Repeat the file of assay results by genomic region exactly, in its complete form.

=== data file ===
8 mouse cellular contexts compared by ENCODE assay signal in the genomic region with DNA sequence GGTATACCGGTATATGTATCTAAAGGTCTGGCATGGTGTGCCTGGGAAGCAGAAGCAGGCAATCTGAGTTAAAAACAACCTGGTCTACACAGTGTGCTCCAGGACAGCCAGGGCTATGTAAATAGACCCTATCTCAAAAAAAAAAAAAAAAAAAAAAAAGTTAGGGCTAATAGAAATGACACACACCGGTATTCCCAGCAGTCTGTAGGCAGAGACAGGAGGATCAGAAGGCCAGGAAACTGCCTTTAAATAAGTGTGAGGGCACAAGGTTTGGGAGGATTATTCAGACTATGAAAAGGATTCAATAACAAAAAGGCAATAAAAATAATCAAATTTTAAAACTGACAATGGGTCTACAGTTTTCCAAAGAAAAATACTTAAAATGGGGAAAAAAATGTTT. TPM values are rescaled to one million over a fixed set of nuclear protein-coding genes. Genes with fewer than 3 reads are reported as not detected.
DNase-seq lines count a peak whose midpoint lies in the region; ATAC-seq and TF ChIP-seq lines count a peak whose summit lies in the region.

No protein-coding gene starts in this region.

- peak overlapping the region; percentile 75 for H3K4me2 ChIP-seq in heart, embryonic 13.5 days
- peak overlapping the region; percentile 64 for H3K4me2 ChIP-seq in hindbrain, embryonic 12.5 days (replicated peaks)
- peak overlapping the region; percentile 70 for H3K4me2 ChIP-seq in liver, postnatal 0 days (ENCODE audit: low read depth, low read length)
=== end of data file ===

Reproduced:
8 mouse cellular contexts compared by ENCODE assay signal in the genomic region with DNA sequence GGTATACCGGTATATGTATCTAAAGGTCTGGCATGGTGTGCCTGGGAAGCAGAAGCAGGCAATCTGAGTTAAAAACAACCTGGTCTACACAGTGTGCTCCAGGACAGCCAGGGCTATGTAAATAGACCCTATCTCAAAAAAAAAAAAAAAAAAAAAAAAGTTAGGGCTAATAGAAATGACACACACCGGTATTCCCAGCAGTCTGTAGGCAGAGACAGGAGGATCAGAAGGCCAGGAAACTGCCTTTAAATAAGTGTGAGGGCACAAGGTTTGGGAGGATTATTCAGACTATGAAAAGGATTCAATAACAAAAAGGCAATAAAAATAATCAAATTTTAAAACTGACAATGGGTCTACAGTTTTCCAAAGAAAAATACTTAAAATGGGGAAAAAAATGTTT. TPM values are rescaled to one million over a fixed set of nuclear protein-coding genes. Genes with fewer than 3 reads are reported as not detected.
DNase-seq lines count a peak whose midpoint lies in the region; ATAC-seq and TF ChIP-seq lines count a peak whose summit lies in the region.

No protein-coding gene starts in this region.

- peak overlapping the region; percentile 75 for H3K4me2 ChIP-seq in heart, embryonic 13.5 days
- peak overlapping the region; percentile 64 for H3K4me2 ChIP-seq in hindbrain, embryonic 12.5 days (replicated peaks)
- peak overlapping the region; percentile 70 for H3K4me2 ChIP-seq in liver, postnatal 0 days (ENCODE audit: low read depth, low read length)